The contours of political debate are shifting. The big divide now is not between left and right. Jonathan Freedland, reporting on an exchange between Jon Cruddas MP and Demos Chair Phil Collins, gets it right - pointing to "a new alignment, with the centralisers, both left and right, on one side and the dispersers of power, both left and right, on the other."

In a columm for Prospect I argued along similar lines, that "On the one side stand those for whom the economic crisis demonstrates the need for a more muscular state; on the other, a diverse group who want to use the state to give more power to individuals."

Of course this divide is not new. GDH Cole, as Collins points out, distinguished between the 'federalisers' who want to spread power and the 'centralisers' who want to hoard it to the state. In his 1958 book The New Liberal Democracy, liberal leader Jo Grimond separated the 'liberals' and 'authoritarians' in both parties.

Grimond hoped that the Labour party would split, allowing the radical liberals to be reunited with the liberal party. It didn't work out like that, of course. Grimond ended up being attracted to early Thatcherism as the best bet for smashing the paternalist institutions of the state - but that didn't work out either.

There are politicians who think power should rest with people, and those who think it should reside with institutions. Here's a test: can you imagine a party containing Jon Cruddas, James Purnell and Michael Gove? I can.

Bruce Smith

There seems to me to be far too much idealism surrounding Localism and Distributivism as vehicles for decentralising power. Laudable those these philosophies are no matter how much co-ownership and co-determination you have there will still be the bids to "capture" the central state. That is the nature of private capitalism. Thomas Geoghegan, an American lawyer, has suggested the current financial crisis arose because of a Supreme Court ruling in 1978 that effectively removed the cap on the level of interest financial institutions could charge on their loans. See this web site for the full story :- effect of this decision he argues was to skew investment into the financial industries and out of manufacturing because of the higher rate of return. The UK was affected in a similar fashion. I would go on to argue that the cap was not put back in place during the last thirty years because of the belief in the "Natural Economy" promulgated amongst others by Friedrich Hayek and Milton Friedman. This belief was that government should be kept out of economic decision making as far as possible. Clearly if Geoghegan is right then only central government could have effectively reimposed the lending cap to stop the feeding frenzy. The message to the "Federalisers" and "Centralisers", therefore, has to be that when it comes to distribution of power it's "horses for courses."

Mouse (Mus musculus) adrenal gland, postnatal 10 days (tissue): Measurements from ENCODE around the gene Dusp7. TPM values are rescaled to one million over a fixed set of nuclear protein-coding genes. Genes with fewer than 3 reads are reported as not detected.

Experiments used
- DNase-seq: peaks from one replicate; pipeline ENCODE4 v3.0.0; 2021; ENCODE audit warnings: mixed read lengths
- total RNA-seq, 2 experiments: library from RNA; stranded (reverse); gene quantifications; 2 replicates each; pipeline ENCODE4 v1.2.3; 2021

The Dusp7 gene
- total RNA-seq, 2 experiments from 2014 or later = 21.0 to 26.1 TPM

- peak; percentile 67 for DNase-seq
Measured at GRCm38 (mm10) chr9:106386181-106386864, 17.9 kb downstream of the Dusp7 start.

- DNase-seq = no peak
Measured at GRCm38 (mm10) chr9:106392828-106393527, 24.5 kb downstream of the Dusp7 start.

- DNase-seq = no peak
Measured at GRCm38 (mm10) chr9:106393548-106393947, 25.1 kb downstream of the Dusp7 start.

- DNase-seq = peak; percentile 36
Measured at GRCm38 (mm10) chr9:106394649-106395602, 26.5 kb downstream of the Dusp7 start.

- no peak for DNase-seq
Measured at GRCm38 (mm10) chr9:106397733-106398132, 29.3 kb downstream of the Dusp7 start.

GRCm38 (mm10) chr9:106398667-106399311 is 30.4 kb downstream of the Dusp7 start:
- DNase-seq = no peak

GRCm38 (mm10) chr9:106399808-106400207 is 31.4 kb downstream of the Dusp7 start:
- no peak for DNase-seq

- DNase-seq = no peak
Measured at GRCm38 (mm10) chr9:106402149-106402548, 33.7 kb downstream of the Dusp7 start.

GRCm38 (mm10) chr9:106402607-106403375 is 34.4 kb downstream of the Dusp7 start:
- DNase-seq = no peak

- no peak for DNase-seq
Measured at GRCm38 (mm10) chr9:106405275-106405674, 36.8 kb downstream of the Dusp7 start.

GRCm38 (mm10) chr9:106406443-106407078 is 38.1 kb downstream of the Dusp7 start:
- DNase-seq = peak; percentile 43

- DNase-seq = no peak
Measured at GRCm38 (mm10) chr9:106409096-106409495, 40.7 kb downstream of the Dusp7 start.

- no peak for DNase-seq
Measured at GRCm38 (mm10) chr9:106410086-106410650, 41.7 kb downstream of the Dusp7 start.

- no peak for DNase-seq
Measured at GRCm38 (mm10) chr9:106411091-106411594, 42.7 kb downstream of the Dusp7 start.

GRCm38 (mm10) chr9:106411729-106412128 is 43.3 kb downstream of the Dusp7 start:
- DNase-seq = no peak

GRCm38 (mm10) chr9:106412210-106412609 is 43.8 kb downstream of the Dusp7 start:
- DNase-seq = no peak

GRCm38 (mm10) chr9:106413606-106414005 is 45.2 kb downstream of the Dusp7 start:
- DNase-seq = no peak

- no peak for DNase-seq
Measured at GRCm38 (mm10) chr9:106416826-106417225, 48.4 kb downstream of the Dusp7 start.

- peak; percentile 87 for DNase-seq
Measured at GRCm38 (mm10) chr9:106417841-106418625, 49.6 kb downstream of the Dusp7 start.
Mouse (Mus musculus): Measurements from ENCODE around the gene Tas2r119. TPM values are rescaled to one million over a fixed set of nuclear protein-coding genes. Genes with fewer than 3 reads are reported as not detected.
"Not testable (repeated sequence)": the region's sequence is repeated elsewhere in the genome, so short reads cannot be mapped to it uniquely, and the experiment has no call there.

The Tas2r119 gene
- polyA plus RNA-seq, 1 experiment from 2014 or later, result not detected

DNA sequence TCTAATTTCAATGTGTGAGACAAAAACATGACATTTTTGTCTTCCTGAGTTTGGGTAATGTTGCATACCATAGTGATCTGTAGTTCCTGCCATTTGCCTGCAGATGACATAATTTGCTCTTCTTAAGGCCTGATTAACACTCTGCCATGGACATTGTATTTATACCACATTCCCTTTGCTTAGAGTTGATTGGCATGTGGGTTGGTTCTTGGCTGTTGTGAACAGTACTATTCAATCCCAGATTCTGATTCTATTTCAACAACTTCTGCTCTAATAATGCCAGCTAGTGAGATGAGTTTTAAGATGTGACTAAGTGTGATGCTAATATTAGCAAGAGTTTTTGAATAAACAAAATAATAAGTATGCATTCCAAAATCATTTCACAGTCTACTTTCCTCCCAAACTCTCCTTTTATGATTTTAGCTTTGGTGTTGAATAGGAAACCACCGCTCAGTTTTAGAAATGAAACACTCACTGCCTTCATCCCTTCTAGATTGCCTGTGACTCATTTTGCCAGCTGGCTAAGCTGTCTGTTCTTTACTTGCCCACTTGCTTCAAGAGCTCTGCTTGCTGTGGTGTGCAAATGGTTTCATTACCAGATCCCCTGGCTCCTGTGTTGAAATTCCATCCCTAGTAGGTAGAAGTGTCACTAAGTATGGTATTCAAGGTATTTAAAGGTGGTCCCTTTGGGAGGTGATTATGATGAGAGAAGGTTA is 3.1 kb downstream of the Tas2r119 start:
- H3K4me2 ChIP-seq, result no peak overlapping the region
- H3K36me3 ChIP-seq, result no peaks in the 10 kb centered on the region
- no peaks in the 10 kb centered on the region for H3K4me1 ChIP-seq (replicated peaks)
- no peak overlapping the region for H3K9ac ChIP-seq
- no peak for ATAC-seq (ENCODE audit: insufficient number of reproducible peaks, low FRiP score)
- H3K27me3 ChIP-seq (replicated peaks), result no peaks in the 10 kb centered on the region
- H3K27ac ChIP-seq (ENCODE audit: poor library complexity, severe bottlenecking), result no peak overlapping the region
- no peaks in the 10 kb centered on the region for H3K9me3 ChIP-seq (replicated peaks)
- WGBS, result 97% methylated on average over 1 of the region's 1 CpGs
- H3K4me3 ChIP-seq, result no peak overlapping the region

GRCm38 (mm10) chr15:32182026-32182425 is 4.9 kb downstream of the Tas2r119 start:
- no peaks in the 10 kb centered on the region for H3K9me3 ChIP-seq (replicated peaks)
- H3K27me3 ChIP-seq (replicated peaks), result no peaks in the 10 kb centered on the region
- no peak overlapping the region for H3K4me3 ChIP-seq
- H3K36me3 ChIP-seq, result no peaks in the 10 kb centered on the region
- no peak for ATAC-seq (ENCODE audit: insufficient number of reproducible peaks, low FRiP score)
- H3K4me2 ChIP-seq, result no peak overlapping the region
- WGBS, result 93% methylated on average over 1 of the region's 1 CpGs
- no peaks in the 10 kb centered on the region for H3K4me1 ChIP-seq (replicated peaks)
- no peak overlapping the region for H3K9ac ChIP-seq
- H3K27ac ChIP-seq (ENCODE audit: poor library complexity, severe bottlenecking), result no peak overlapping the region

New Comment